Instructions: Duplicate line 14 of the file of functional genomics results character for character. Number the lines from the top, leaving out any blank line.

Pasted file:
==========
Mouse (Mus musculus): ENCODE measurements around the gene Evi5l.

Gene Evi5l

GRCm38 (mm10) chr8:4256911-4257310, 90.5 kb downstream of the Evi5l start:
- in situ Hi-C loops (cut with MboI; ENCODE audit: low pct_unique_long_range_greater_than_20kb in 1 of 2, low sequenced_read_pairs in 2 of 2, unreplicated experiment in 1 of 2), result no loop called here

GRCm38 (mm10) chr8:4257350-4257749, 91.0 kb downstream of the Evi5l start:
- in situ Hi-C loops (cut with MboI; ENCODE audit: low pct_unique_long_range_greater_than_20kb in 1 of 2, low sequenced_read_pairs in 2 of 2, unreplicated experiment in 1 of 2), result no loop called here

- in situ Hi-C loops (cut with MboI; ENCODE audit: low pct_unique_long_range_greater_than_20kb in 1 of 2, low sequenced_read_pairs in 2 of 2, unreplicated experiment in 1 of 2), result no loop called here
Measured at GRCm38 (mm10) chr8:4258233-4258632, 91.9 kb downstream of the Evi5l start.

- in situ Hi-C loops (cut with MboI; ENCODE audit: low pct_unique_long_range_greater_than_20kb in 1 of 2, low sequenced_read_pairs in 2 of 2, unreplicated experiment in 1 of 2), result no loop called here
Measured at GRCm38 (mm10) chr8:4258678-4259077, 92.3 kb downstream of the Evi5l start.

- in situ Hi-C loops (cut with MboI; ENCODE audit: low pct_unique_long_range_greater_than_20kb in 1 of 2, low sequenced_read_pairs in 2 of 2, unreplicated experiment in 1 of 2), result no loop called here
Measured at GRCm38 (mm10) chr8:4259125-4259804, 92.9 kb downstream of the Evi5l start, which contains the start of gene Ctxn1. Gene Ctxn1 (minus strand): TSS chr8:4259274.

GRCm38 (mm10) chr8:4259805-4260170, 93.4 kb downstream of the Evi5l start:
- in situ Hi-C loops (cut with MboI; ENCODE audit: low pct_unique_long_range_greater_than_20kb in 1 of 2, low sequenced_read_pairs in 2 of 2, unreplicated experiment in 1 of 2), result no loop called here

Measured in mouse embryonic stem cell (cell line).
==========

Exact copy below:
- in situ Hi-C loops (cut with MboI; ENCODE audit: low pct_unique_long_range_greater_than_20kb in 1 of 2, low sequenced_read_pairs in 2 of 2, unreplicated experiment in 1 of 2), result no loop called here